Despite the initial momentum of the collaborations, Husain Neemuchwala, CEO of the Canada-India Education Council said Modi has a lot to prove in the face of India’s upskilling needs.

“The government has only been in power for the past ten months or so,” he commented. “I think there’s tremendous scope and lots to demonstrate the intent as well as the ability to get things accomplished.”

He added: “I think there’s a lot to undertake at this point to demonstrate that they are able and capable and they mean what they say.”

Indo-Canadian MoUs to Help Skilling in Apparel Sector

Source: Fibre2Fashion

India and Canada have signed two different memorandum of understanding (MoUs) for skill development in the apparel sector, the apex apparel exporters body, Apparel Export Promotion Council, (AEPC) said in a statement today.

The agreements were signed during the recent visit of Prime Minister Narendra Modi to Canada.

Dr A Sakthivel, Chairman Apparel, Made-Ups & Home Furnishing Sector Skill Council (AMH SSC) signed an MoU with Bruce Wilson, President, Fanshawe College, Canada for transfer of expertise in the field of Training of Trainers and other fields.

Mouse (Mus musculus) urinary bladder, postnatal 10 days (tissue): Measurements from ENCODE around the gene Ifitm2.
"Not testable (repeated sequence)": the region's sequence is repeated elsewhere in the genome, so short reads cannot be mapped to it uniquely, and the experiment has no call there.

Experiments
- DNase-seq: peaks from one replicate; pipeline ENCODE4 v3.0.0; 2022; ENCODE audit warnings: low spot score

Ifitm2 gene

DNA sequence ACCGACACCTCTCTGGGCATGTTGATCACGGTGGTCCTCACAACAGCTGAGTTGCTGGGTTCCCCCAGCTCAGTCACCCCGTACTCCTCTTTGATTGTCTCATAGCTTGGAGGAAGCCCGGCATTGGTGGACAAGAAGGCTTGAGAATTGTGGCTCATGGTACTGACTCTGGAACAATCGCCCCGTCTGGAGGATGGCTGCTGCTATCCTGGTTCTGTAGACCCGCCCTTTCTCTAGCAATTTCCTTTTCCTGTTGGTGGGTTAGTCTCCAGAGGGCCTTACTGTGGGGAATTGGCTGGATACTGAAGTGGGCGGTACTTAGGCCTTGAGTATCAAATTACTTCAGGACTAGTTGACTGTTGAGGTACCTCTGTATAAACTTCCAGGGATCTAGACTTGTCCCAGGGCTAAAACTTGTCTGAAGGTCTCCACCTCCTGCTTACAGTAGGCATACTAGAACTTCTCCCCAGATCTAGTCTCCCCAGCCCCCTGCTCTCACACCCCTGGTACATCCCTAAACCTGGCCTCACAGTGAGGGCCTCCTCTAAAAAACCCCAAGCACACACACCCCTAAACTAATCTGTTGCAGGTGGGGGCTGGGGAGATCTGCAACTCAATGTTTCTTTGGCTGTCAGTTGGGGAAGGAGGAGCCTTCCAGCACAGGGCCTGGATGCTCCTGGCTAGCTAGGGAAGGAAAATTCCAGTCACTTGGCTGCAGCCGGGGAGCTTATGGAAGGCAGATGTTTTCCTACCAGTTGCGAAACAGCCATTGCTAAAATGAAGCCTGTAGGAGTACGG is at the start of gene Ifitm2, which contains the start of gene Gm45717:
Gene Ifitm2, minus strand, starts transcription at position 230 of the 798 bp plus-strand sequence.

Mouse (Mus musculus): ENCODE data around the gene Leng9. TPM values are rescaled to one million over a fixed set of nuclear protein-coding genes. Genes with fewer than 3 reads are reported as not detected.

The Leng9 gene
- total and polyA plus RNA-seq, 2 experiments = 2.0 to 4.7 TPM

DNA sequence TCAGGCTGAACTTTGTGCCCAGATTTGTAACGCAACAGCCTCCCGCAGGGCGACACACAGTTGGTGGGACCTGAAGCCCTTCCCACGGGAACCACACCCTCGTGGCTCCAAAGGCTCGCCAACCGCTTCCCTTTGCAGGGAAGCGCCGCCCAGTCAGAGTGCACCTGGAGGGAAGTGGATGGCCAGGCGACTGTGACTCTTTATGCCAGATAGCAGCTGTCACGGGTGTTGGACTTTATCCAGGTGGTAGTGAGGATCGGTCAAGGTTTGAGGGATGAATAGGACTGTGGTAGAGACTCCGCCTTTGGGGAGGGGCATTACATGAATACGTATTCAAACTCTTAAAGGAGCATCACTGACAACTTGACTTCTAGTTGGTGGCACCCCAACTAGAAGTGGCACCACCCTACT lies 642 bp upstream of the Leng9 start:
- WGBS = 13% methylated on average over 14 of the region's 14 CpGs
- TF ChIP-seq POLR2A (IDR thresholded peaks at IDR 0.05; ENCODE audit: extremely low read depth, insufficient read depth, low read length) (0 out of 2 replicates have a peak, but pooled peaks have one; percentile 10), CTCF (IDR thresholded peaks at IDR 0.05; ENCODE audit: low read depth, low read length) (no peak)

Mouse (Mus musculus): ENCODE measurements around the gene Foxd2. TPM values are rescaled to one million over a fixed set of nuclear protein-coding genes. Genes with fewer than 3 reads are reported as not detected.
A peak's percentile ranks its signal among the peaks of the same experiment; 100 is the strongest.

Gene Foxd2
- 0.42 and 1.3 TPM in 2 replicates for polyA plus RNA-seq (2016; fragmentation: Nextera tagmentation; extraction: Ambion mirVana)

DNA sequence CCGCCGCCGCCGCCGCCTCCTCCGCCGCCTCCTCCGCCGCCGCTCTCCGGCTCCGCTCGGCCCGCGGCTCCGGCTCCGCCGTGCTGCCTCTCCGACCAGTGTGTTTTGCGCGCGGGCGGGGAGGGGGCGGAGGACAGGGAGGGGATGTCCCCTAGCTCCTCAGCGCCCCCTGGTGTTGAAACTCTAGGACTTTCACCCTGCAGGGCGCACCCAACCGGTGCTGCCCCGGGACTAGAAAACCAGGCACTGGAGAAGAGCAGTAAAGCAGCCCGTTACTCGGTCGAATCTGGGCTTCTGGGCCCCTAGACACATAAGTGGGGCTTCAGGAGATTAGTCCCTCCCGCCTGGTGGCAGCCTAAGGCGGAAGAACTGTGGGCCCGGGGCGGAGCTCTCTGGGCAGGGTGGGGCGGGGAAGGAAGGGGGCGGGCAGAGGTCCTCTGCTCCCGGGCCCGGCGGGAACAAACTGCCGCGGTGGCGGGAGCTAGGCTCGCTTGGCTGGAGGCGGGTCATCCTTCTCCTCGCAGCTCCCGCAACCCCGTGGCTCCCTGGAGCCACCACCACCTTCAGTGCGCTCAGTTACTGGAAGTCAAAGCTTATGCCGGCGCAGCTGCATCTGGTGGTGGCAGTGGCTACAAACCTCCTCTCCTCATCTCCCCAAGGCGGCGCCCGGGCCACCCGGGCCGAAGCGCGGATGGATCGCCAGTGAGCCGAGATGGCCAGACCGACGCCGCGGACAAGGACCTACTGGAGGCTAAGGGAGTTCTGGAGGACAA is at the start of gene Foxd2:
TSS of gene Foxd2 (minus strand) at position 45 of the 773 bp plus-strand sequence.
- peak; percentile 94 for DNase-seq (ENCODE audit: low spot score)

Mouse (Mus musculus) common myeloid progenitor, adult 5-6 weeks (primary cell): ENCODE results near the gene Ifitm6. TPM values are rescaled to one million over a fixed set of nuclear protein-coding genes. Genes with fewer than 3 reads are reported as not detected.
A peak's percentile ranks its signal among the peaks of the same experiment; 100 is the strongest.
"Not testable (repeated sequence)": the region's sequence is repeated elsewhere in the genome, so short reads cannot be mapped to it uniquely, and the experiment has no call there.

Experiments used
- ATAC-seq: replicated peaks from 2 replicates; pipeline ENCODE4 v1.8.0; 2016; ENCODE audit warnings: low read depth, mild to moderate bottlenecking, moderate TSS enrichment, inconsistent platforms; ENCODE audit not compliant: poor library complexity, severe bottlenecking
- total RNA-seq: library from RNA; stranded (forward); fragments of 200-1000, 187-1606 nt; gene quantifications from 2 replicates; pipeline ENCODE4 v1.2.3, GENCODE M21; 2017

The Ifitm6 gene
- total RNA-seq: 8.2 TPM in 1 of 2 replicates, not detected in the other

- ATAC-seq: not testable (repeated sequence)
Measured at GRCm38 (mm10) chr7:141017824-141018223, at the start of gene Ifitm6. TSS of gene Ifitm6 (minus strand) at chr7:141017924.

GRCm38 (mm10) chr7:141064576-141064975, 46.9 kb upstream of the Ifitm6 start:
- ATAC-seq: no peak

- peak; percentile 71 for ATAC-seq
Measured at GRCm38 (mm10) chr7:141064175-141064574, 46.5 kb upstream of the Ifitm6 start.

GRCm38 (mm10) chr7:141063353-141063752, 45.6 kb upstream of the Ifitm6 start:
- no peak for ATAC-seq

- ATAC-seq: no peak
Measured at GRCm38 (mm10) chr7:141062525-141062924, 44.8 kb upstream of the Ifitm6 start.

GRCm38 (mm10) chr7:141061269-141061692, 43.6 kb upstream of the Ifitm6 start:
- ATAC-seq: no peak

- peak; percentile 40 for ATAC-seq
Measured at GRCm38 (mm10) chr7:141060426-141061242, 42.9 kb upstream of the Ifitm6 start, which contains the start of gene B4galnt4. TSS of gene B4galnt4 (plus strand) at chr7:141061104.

The MoU envisages greater cooperation between the Canadian partner and AMH SSC, whereby, Fanshawe College will share their expertise in the training of trainers and other fields in the skilling process.

This will result in availability of larger number of Quality Master Trainers which in turn, will ensure quality training in skilling in the apparel sector.

Dr Sakthivel also signed another MoU with Husain F Neemuchwala of the Canada India Education Council (CIEC) to access expertise in the field of skilling in the apparel sector.

CIEC accepting CARE applications

CIEC accepting CARE applications

CARE agents enjoy many benefits.  CIEC invites you to visit our website for a detailed overview of the CARE process and benefits.

Benefits include:

  • Use of the CARE logo, CARE certificate, and goodwill of the CIEC brand
  • Use of Toronto ‘Rep’ Office
  • Access to training provided by Department of Foreign Affiars (DFAIT) & attend CIEC webinars
  • Online exposure on our website & social media outlets and regular mentions in our email campaigns and ‘Disha’ newsletter, distributed to over 19 000 key education stakeholders in both countries
  • Reduced registration fee to our annual Synergy networking event and one-night FREE stay in Toronto
  • Student airport pickup (coming soon)